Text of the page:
Monday, March 24, 2008
On Friday, just after I finished taking my son, recently turned 5, to the doctor for his three vaccinations, I read an article in the New York Times about how many parents don't feel the need to protect their children in this way - which is extremely unfortunate for the rest of us. The Times article reports,
In a highly unusual outbreak of measles here last month, 12 children fell ill; nine of them had not been inoculated against the virus because their parents objected, and the other three were too young to receive vaccines.
The parents who objected to their children being inoculated are among a small but growing number of vaccine skeptics in California and other states who take advantage of exemptions to laws requiring vaccinations for school-age children. The exemptions have been growing since the early 1990s at a rate that many epidemiologists, public health officials and physicians find disturbing.
Children who are not vaccinated are unnecessarily susceptible to serious illnesses, they say, but also present a danger to children who have had their shots — the measles vaccine, for instance, is only 95 percent effective — and to those children too young to receive certain vaccines. . . .
Every state allows medical exemptions, and most permit exemptions based on religious practices. But an increasing number of the vaccine skeptics belong to a different group — those who object to the inoculations because of their personal beliefs, often related to an unproven notion that vaccines are linked to autism and other disorders. Twenty states, including California, Ohio and Texas, allow some kind of personal exemption, according to a tally by the Johns Hopkins University.
“I refuse to sacrifice my children for the greater good,” said Sybil Carlson, whose 6-year-old son goes to school with several of the children hit by the measles outbreak here. The boy is immunized against some diseases but not measles, Ms. Carlson said, while his 3-year-old brother has had just one shot, protecting him against meningitis. “When I began to read about vaccines and how they work,” she said, “I saw medical studies, not given to use by the mainstream media, connecting them with neurological disorders, asthma and immunology.”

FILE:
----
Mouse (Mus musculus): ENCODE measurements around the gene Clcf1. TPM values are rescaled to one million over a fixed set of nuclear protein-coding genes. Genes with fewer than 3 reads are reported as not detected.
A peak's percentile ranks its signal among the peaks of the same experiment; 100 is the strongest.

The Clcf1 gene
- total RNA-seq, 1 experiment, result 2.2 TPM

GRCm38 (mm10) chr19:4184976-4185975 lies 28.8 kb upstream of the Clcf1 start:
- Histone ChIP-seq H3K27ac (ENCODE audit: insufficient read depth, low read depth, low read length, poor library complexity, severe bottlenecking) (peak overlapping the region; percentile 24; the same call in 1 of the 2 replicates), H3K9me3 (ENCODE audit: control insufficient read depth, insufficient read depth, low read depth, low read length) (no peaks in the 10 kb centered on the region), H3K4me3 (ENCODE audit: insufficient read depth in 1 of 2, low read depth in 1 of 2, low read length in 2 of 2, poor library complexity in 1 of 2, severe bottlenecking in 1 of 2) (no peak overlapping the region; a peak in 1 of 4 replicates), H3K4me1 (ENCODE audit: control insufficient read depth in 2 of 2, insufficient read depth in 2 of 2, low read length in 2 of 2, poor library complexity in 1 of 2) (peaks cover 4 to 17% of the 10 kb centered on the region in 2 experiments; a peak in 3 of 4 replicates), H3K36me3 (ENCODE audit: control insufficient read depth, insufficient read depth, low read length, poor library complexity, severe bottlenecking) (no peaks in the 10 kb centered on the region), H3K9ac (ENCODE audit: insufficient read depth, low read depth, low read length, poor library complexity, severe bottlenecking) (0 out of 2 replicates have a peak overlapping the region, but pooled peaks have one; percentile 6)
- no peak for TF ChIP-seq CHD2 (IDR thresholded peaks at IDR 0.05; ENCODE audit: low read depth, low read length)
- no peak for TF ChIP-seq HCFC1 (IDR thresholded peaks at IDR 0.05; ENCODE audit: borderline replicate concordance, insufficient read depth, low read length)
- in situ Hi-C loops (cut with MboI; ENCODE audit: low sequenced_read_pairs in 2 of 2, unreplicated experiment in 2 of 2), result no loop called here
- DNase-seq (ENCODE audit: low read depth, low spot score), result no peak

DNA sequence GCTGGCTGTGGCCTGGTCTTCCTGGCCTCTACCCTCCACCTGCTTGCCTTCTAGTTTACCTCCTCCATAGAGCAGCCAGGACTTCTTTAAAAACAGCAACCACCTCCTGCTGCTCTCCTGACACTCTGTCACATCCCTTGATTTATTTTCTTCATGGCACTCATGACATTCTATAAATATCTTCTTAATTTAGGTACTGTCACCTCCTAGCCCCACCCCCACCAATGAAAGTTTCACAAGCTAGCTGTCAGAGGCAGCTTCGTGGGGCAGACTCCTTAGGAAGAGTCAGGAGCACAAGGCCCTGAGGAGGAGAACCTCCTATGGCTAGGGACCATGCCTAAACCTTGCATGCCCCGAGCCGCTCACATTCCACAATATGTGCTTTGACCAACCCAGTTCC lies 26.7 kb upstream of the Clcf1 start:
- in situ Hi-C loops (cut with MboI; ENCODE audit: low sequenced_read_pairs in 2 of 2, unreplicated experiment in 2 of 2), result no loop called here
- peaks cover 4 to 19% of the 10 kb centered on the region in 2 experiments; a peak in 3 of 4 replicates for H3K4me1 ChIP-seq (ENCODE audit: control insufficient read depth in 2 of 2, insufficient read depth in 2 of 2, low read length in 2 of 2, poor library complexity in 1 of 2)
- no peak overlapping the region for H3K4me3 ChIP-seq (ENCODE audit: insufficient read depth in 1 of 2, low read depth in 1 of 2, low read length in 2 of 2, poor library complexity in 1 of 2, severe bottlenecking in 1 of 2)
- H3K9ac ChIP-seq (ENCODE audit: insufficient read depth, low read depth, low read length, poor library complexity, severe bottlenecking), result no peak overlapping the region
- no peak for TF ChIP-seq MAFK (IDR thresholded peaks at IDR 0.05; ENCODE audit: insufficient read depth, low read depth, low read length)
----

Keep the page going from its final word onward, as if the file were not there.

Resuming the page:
Ms. Carlson said she understood what was at stake. “I cannot deny that my child can put someone else at risk,” she said. . . . .
“If you have clusters of exemptions, you increase the risk of exposing everyone in the community,” said Dr. Omer, who has extensively studied disease outbreaks and vaccines. . . . . “The very success of immunizations has turned out to be an Achilles’ heel,” said Dr. Mark Sawyer, a pediatrician and infectious disease specialist at Rady Children’s Hospital in San Diego. “Most of these parents have never seen measles, and don’t realize it could be a bad disease so they turn their concerns to unfounded risks. They do not perceive risk of the disease but perceive risk of the vaccine.”
Dr. Sawyer and the vast majority of pediatricians believe strongly that vaccinations are the cornerstone of sound public health. Many doctors view the so-called exempters as parasites, of a sort, benefiting from the otherwise inoculated majority. Most children get immunized to measles from a combined measles, mumps and rubella vaccine, a live virus. . . .
Recent news that a federal vaccine court agreed to pay the family of an autistic child in Georgia who had an underlying mitochondrial disorder has led some skeptics to speculate that vaccines may worsen such conditions. Again, researchers say there is no evidence to support this thesis. Alexandra Stewart, director of the Epidemiology of U.S. Immunization Law project at George Washington University, said many of these parents are influenced by misinformation obtained from Web sites that oppose vaccination. . . .
While many parents meet deep resistance and even hostility from pediatricians when they choose to delay, space or reject vaccines, they are often able to find doctors who support their choice. . . . “I don’t think it is such a critical public health issue that we should force parents into it,” Dr. Sears said. “I don’t lecture the parents or try to change their mind; if they flat out tell me they understand the risks I feel that I should be very respectful of their decision.”
Some parents of unvaccinated children go to great lengths to expose their children to childhood diseases to help them build natural immunities. In the wake of last month’s outbreak, Linda Palmer considered sending her son to a measles party to contract the virus. Several years ago, the boy, now 12, contracted chicken pox when Ms. Palmer had him attend a gathering of children with that virus. “It is a very common thing in the natural-health oriented world,” Ms. Palmer said of the parties. She ultimately decided against the measles party for fear of having her son ostracized if he became ill. . . .
While the laws vary from state to state, most allow children to attend school if their parents agree to keep them home during any outbreak of illnesses prevented by vaccines. The easier it is to get an exemption — some states require barely any paperwork — the more people opt for them, according to Dr. Omer’s research, supported by other vaccine experts.
There are differences within states, too. There tend to be geographic clusters of “exempters” in certain counties or even neighborhoods or schools. According to a 2006 article in The Journal of The American Medical Association, exemption rates of 15 percent to 18 percent have been found in Ashland, Ore., and Vashon, Wash. In California, where the statewide rate is about 1.5 percent, some counties were as high as 10 percent to 19 percent of kindergartners. . . .